The talk will also include Williams’ experiences as a child growing up amidst the civil rights movement in America and his work in the entertainment industry, with a focus on overcoming adversity and discrimination.

Bateman high school

Bateman High School

Celebrating Black History Month aligns with the Equity and Well-being goals contained in the Halton District School Board’s Multi-Year Plan. The goal is to ensure every student learns in a respectful culture of high expectations that values diversity, and that students will see themselves reflected in their learning.

The event may well be one of the last large major student events held at Bateman.  The school is scheduled to close with Bateman students moving to Nelson High School.

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Did the Mayor just announce that there will be another trip out of the country?

News 100 redBy Pepper Parr

January 29, 2020


The dialogue on the matter of lowering the city flag in front of city hall has gone on long enough.

A citizen made a request, got a very insensitive response from the office of the Mayor. Later that day the Mayor asked her Council members to join her in a minute of silence to commemorate the 75th Anniversary of the liberation of the death camps in Auschwitz.

Gordon 2It was a dignified statement made more poignant when the Mayor presented the Key to the city to Gordon Schottlander, a 95 year old veteran of the D-Day landings on the Beaches of Normandy in France.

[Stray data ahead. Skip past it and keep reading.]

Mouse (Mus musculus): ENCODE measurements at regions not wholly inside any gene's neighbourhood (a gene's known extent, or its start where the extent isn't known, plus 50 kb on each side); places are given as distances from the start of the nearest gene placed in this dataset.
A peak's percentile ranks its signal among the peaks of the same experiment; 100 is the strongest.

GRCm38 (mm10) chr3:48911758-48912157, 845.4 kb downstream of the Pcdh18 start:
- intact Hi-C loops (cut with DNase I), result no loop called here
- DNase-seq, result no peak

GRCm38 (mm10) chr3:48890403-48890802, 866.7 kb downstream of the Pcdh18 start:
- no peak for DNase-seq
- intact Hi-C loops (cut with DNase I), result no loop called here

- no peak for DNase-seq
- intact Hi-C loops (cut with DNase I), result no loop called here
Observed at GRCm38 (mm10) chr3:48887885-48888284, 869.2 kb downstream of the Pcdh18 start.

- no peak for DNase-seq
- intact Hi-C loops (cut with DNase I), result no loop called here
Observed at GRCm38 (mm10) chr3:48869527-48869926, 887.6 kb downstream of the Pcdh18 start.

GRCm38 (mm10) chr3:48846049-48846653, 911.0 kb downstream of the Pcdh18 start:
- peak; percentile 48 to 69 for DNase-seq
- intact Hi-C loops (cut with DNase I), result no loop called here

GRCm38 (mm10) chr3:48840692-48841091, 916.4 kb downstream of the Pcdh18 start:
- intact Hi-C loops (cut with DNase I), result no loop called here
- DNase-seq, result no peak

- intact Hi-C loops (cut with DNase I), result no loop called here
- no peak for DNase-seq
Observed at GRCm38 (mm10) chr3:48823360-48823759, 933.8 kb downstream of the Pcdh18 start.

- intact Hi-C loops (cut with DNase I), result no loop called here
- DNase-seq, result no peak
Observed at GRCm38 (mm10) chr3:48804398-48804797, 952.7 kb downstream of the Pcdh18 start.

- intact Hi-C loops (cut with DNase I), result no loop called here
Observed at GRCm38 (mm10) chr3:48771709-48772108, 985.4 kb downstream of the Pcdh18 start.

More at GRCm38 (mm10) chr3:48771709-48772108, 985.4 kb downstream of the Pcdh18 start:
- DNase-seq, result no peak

Victoria AlSamadi, Mayor’s Chief of Communications & Strategic Advisor wrote the citizen who made the original request saying:

I wanted to reach out on behalf of the Mayor, and team, regarding yesterday’s International Holocaust Day and your request to see the flags at City Hall lowered.

Please know that the Mayor and team consider it an important day of remembrance and pause – to ensure we never forget what happened and so that this never happens again.

We take every opportunity to oppose discrimination on any ground. It’s a significant date for the world, for humanity, and also personally for the Mayor, as we acknowledge the murder of six million Jews for no other reason than being Jewish as well as millions more. The crimes against humanity committed by the Nazis touch people of every background, religion, race, sexual orientation and disability, as well as our veteran community who found a way to help end the war so we can live in peace and acceptance of all people.